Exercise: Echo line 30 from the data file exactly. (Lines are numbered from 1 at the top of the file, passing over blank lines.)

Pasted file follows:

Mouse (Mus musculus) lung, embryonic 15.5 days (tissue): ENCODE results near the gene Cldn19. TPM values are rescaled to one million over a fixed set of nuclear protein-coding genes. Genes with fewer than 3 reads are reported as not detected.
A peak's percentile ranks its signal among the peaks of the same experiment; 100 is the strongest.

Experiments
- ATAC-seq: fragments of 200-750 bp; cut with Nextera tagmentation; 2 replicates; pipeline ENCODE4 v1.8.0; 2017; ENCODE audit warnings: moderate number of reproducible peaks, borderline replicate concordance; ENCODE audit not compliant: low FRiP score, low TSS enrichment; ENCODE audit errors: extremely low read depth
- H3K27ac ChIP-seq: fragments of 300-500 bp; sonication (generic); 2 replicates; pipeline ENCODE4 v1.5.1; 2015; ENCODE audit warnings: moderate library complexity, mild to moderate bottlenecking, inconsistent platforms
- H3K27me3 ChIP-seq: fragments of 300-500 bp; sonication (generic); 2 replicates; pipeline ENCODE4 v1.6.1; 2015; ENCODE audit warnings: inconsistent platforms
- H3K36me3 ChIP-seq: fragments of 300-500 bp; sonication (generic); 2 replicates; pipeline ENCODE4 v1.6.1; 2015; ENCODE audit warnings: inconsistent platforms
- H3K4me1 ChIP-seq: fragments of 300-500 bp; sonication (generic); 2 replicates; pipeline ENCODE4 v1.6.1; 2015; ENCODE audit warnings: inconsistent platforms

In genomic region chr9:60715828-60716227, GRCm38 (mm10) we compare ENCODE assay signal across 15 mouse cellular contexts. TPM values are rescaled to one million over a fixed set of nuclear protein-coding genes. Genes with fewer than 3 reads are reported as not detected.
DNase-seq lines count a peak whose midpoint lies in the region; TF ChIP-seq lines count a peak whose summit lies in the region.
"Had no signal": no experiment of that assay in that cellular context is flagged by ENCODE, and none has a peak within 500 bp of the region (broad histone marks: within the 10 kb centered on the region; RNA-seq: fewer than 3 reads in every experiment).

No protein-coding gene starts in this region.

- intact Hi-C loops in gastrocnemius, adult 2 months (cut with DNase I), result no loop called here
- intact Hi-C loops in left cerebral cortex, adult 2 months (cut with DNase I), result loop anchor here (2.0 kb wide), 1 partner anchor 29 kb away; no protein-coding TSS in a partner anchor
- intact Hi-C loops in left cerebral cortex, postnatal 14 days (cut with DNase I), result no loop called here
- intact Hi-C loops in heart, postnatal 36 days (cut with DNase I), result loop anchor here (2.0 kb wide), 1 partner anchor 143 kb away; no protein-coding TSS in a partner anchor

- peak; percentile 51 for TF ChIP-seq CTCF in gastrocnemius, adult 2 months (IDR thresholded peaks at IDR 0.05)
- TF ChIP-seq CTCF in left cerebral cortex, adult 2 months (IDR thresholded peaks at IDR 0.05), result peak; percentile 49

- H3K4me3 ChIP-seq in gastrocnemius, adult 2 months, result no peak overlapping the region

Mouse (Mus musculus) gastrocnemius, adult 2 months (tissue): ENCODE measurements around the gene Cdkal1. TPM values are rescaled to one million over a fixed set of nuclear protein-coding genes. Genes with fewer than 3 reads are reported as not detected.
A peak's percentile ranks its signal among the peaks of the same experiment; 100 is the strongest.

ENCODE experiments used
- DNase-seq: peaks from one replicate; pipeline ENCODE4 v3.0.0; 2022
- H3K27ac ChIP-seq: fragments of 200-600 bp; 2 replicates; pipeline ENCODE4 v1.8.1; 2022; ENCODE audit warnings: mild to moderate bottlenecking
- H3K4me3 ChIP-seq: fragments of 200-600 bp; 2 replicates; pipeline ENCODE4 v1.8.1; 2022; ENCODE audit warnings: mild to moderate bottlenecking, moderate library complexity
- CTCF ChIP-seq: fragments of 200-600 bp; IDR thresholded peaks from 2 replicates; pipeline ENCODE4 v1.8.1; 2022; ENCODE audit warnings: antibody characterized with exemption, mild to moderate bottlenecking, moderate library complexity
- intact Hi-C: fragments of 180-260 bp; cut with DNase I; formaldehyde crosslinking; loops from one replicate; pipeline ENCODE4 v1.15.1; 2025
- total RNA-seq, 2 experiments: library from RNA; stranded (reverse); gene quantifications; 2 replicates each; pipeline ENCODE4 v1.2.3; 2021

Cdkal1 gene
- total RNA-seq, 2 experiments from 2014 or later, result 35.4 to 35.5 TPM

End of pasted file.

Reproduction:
- total RNA-seq, 2 experiments from 2014 or later, result 35.4 to 35.5 TPM